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Looking for Your Next Disruptive Technology? Try Student Competitions


Posted in Intellectual Property by MDDI Staff on June 17, 2014

Medtech-focused student competitions can be an excellent source of intellectual property for licensing or purchase by medical device companies.


 By Jay R. Goldberg and Phil Weilerstein

 

The 2014 BMEidea competition winners at the MDEA ceremony. [image via NCIIA]

National student design competitions that focus on new medical devices and technologies can provide an excellent source of intellectual property for licensing or purchase by medical device companies. Not only do they help focus student energy, enthusiasm, and talent on a real-world problem, but they also provide students with national exposure that can help when seeking employment after graduation and/or possible venture funding for promising new technologies. Competitions allow medical device companies to become familiar with the quality and commercialization potential of student design projects.1, 2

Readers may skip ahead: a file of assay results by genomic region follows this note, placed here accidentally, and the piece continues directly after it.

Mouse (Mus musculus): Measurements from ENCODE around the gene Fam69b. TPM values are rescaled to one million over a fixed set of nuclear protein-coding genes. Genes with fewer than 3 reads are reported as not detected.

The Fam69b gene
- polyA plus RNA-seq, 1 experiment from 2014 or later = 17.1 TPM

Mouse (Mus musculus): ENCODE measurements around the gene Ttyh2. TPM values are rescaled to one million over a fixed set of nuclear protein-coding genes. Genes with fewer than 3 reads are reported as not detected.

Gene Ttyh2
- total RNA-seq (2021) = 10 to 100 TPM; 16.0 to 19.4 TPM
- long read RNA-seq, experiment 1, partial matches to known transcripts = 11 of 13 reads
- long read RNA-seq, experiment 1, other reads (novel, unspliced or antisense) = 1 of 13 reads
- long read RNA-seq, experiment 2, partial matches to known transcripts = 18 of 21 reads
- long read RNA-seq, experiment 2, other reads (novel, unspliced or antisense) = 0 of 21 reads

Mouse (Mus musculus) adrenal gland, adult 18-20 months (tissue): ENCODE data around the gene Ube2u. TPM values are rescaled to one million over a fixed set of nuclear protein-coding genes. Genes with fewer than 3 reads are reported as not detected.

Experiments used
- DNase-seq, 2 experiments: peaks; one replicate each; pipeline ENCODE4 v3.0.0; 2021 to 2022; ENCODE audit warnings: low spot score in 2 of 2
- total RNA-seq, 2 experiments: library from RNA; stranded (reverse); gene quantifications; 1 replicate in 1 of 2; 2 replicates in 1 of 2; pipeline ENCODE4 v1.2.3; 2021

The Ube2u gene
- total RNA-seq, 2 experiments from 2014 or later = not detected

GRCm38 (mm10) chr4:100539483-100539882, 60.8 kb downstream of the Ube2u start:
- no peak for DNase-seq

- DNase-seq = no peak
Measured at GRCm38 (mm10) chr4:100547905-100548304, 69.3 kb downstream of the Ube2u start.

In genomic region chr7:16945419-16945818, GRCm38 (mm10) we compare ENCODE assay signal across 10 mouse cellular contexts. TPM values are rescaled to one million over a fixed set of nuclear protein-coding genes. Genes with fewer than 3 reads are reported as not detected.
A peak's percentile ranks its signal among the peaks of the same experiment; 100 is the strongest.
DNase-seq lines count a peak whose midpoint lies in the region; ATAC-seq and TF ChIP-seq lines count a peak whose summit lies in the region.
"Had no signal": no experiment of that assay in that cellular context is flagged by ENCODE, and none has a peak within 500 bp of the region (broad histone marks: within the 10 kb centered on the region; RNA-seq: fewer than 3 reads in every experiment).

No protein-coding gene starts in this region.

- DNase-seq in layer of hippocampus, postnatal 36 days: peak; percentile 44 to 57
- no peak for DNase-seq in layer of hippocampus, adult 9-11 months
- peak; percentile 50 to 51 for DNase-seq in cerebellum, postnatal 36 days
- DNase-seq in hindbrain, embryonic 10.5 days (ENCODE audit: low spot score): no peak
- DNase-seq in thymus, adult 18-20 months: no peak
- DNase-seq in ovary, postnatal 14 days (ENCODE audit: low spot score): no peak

The goals of these competitions vary but often include: providing students with incentives and opportunities to learn about engineering design and teamwork; encouraging designs that address a specific disability or medical condition; and encouraging design innovations and creation of intellectual property of interest to the medical device industry and investment community that could lead to the formation of new business ventures and start-up companies. There are several competitions that encourage the design of new medical devices (see next page). Several emphasize entrepreneurship and potential for commercialization and provide cash awards to be used to further develop the winning design concepts. They seek technically feasible, potentially profitable innovative devices and may require a basic business plan or opportunity statement to determine market size, profitability, and potential for commercialization. Each has a different emphasis, unique judging criteria, and unique entry requirements.